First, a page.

Now that Judge O’Connor has rejected our request to access those documents, in particular the correspondence between the U.S. and the U.K., the oversight role that the Fourth Estate should play also risks being severely undermined. And yet we are not alone in our call for public scrutiny.
In addition to the authoritative report by Nils Melzer and our FOIA battle, recently a British Labour member of Parliament, John McDonnell, has also submitted a FOIA request to the CPS, full of detailed questions which were just answered by the Crown Prosecution Service.
Speaking to Il Fatto Quotidiano, John McDonnell told us: “It’s become clear that there must now be an independent inquiry into the role of the CPS in relation to the case of Julian Assange. We need full openness and transparency”.
The role of the Crown Prosecution Service in the Assange case
The Crown Prosecution Service has been a key player in the case from the very beginning; since 2010, the year in which Assange and WikiLeaks published the classified U.S. documents for which he risks life in prison, and the very same year he ended up under investigation in Sweden for alleged rape.
Since 2015, the author of this article has been engaged in trench warfare to unearth the facts about Julian Assange and the WikiLeaks journalists through FOIA cases in the United Kingdom, Sweden, United States and Australia. We have experienced tremendous pushback, and the process has been fabulously expensive. Four governments have been denying us access to the documentation.
Nonetheless, our FOIA work has permitted unearthing some crucial information, such as the fact that it was the Crown Prosecution Service that advised the prosecutors with the Swedish Prosecution Authority (SPA) against the only investigative strategy which could have led to a quick resolution of the Swedish case: questioning Assange in London, rather than insisting on questioning him only after extraditing him to Sweden.
This legal advice was delivered by Paul Close, a lawyer with the CPS’s Special Crime Division—the division responsible for prosecuting high-profile cases— and helped create the legal and diplomatic quagmire which kept Assange arbitrarily detained in London from 2010, initially under house arrest for 18 months and then confined in the Ecuadorian embassy for 7 years.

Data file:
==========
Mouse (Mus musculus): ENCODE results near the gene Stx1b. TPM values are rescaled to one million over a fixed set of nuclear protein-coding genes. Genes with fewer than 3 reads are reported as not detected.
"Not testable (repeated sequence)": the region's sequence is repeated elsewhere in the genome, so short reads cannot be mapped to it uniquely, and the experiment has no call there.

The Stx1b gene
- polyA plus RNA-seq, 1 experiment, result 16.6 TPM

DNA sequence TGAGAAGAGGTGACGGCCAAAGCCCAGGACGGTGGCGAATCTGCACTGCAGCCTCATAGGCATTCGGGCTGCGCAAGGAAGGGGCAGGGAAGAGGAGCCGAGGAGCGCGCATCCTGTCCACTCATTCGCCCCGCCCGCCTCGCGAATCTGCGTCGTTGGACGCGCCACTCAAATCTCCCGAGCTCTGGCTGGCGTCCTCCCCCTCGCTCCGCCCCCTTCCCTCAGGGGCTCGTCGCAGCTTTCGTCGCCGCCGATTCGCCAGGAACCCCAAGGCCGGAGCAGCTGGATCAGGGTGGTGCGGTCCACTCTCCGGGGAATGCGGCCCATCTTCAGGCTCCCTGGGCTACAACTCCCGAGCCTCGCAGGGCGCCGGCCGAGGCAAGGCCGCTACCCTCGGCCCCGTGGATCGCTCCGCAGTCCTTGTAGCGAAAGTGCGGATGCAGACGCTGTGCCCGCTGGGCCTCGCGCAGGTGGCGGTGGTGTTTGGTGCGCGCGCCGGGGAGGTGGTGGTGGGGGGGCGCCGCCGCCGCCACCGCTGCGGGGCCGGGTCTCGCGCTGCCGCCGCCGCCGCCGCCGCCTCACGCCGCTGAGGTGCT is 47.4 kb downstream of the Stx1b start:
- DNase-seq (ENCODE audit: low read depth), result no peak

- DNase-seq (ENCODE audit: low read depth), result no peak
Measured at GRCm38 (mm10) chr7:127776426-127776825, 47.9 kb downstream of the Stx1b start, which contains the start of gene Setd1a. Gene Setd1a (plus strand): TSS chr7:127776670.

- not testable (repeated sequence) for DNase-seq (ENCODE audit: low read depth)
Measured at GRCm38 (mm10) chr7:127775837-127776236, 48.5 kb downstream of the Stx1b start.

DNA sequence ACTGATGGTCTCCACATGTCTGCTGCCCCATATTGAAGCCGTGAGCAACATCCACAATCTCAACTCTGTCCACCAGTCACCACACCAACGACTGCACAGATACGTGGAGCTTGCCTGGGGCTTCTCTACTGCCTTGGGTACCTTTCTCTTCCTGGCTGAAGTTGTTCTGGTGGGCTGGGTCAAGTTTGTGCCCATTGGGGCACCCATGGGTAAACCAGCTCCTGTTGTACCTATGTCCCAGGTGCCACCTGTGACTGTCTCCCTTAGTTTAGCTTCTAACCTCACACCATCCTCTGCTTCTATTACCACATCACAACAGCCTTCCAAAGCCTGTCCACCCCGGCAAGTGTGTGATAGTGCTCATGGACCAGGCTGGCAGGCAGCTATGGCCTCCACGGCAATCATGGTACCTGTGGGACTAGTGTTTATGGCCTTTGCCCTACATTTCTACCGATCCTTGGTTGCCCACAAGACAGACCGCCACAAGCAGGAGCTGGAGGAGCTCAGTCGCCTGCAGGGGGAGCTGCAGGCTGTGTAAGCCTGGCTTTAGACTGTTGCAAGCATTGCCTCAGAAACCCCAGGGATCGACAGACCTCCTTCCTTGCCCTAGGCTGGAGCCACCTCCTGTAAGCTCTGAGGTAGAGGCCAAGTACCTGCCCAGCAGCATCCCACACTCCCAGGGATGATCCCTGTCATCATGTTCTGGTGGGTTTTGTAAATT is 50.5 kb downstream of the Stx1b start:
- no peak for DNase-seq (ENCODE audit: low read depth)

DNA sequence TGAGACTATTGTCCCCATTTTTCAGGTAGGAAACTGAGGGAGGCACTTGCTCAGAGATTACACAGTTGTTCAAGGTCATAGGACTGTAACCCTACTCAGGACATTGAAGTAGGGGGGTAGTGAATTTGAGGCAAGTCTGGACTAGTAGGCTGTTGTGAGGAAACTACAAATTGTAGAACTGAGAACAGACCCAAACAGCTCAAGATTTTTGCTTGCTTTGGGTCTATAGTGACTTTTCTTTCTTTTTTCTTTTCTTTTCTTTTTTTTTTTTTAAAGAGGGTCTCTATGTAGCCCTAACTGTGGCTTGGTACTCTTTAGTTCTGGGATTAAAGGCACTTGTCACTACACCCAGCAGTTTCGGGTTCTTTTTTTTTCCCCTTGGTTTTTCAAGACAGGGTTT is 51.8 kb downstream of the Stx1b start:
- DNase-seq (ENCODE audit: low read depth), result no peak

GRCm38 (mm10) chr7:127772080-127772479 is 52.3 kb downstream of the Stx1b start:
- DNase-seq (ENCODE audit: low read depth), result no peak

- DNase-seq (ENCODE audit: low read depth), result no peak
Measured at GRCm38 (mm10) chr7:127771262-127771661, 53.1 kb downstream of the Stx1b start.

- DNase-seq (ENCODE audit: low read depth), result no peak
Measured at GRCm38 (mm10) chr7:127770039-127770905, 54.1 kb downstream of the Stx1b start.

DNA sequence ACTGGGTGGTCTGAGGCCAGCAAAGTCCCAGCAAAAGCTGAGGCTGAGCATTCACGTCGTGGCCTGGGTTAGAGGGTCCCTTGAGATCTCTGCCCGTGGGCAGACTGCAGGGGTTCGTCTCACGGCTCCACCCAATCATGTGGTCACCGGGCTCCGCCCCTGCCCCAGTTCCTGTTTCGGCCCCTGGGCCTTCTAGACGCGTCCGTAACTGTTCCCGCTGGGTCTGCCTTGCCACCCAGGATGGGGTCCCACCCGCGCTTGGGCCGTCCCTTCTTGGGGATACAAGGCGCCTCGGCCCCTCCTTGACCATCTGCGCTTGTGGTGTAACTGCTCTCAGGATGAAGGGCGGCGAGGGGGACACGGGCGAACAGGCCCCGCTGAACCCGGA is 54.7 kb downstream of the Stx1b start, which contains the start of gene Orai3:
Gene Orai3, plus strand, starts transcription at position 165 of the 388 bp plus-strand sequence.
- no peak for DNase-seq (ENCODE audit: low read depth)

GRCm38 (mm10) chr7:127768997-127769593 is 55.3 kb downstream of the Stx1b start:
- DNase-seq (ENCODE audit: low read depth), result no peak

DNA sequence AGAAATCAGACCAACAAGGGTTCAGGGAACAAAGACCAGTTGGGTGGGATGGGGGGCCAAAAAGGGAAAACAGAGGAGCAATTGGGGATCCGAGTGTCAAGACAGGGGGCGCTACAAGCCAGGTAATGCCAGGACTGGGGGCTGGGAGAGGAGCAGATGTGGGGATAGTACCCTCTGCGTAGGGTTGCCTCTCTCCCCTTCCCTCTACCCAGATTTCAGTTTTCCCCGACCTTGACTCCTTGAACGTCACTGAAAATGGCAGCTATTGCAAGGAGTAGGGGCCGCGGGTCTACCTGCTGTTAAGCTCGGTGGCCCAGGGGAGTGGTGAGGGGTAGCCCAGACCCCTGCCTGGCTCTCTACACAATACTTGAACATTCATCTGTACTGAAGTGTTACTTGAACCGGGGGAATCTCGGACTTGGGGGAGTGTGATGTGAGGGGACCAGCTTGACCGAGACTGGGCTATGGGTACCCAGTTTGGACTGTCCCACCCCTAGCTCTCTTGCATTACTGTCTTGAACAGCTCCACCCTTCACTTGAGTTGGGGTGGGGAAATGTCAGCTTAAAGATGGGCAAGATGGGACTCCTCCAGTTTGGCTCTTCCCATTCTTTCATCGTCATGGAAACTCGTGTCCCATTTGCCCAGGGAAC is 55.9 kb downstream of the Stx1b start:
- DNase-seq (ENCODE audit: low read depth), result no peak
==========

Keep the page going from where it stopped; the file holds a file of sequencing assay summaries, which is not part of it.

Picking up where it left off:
In 2013, even the Swedish authorities began to question the dead end into which they had waded at the advice of the British authorities by insisting on extradition. They considered dropping the extradition case, writing to the Crown Prosecution Service: “Hope I didn’t ruin your weekend”.
Why would a Swedish prosecutor dropping an extradition attempt for a sex case in Sweden ruin the weekend of CPS authorities?
There are too many unanswered questions in this case. Some of the key decisions were taken when the Crown Prosecution Service was headed by Keir Starmer, current leader of the British Labour Party. What role, if any, did Keir Starmer play in the Julian Assange case?
The highly anomalous handling of the Swedish case by both the Swedish prosecutors and the Crown Prosecution Service resulted in justice for no one, contributed to the devastation of Assange’s health, cost British taxpayers at least 13.2 million pounds to keep the Ecuadorian embassy under siege, resulted in the UN Working Group on Arbitrary Detention decision that Sweden and Britain had arbitrarily detained Assange since 2010 and, finally, led the UN Special Rapporteur on torture, Nils Melzer, to denounce 50 perceived due process violations.
The Swedish case is now closed, yet not only do these questions and the alleged violations flagged by Nils Melzer remain unaddressed, but the Crown Prosecution Service is still playing a prominent role in the Assange case, as the United States is acting through the CPS to try to extradite Assange to the United States.
That is why it is crucial to dig into the actions of the CPS, to access its full correspondence with the American, Swedish and Ecuadorian authorities and, in particular, to access the correspondence of Paul Close.
All authorities have refused to clarify how many pages they hold on Assange, but the Crown Prosecution Service did provide us with an estimate of their correspondence with SPA: from 2010 to 2015, they reportedly exchanged between 7,200 and 9,600 pages.
Over the last 8 years of our FOIA battle, we have obtained just 551 pages from the Crown Prosecution Service and 1373 pages from the Swedish Prosecution Authority (SPA). Of these 1373 pages of documents from the SPA, only 310 pages represent correspondence between the SPA and CPS.